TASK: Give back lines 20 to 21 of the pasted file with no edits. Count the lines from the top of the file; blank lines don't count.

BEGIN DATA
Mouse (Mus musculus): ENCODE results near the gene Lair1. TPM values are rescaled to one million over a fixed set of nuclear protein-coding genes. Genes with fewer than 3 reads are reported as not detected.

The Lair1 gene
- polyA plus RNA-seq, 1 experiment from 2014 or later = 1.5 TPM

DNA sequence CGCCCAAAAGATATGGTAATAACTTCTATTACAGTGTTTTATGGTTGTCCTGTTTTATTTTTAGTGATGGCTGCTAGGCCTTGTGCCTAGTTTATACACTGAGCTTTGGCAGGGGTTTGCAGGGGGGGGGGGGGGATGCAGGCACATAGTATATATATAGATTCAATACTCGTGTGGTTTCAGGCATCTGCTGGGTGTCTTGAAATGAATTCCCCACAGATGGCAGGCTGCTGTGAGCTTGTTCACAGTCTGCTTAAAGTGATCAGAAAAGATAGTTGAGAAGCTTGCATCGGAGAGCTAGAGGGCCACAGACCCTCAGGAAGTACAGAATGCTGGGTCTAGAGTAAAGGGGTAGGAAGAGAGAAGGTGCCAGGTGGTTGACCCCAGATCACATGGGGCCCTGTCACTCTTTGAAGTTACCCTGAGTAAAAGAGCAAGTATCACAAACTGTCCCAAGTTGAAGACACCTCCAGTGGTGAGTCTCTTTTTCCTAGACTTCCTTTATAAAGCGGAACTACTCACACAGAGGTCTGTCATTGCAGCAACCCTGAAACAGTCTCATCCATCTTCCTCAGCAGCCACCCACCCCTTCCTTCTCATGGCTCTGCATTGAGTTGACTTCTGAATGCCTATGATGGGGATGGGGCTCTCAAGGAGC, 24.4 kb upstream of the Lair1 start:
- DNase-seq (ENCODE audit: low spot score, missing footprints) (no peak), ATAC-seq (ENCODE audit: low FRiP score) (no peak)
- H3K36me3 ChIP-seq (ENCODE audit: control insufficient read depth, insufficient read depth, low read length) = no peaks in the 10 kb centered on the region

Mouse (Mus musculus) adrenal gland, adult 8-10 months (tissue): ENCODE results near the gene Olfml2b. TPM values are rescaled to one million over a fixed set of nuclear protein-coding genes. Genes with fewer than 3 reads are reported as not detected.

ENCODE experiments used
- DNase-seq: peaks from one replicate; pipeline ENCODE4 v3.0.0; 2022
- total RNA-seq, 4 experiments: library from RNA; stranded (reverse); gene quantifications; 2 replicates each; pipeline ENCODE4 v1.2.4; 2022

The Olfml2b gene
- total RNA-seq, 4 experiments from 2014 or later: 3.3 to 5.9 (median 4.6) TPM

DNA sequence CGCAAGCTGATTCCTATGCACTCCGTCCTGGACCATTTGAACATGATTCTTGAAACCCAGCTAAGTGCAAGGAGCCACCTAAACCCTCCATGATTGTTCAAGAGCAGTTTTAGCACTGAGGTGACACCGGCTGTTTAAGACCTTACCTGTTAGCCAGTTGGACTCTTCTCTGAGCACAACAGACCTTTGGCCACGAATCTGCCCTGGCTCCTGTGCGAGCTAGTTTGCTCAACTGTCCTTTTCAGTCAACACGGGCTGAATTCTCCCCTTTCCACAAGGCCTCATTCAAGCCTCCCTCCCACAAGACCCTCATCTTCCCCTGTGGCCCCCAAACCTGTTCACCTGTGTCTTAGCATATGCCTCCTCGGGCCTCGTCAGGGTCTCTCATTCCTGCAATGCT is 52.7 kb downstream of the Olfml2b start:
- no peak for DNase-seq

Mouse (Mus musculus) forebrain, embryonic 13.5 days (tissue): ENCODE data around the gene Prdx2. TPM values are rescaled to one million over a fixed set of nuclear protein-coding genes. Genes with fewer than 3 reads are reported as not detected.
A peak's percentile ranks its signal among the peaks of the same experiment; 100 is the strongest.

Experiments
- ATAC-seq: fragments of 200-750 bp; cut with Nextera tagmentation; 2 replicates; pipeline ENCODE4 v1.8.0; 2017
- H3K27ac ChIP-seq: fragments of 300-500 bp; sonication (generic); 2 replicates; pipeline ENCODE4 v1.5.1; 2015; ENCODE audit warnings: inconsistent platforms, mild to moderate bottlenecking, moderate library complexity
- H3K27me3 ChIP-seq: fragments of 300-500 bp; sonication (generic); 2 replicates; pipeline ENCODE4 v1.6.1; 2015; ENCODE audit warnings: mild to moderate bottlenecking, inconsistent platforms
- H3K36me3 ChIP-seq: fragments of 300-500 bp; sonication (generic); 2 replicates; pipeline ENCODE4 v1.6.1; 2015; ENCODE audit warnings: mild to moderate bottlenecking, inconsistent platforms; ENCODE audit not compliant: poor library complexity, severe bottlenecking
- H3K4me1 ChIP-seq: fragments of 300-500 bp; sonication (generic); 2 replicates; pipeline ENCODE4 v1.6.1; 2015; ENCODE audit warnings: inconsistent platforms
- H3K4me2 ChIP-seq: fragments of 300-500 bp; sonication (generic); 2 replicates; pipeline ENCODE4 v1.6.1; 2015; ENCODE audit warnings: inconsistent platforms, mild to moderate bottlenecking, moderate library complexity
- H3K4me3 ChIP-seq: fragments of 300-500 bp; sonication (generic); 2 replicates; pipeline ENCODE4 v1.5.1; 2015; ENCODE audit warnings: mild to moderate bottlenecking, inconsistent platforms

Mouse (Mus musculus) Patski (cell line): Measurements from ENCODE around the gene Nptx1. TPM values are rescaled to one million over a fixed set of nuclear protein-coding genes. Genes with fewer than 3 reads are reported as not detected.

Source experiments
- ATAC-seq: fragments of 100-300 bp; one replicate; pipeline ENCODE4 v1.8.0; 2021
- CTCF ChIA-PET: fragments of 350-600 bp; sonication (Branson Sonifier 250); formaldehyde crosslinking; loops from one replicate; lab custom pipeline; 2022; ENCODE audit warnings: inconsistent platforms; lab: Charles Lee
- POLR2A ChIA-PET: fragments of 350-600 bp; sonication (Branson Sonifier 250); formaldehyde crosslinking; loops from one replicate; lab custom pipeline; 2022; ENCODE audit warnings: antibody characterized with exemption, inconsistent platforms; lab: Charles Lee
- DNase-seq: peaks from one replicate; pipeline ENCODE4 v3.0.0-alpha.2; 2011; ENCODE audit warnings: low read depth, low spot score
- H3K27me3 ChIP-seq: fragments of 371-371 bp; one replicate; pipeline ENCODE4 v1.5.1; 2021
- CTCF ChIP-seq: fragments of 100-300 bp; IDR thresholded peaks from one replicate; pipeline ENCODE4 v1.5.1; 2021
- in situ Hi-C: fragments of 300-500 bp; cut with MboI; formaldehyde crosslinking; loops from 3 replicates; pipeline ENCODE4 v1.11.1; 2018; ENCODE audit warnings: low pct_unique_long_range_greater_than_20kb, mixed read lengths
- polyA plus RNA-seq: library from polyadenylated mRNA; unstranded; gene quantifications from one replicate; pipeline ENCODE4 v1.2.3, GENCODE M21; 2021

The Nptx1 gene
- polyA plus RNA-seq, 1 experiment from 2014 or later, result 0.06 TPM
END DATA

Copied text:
- H3K27me3 ChIP-seq: fragments of 300-500 bp; sonication (generic); 2 replicates; pipeline ENCODE4 v1.6.1; 2015; ENCODE audit warnings: mild to moderate bottlenecking, inconsistent platforms
- H3K36me3 ChIP-seq: fragments of 300-500 bp; sonication (generic); 2 replicates; pipeline ENCODE4 v1.6.1; 2015; ENCODE audit warnings: mild to moderate bottlenecking, inconsistent platforms; ENCODE audit not compliant: poor library complexity, severe bottlenecking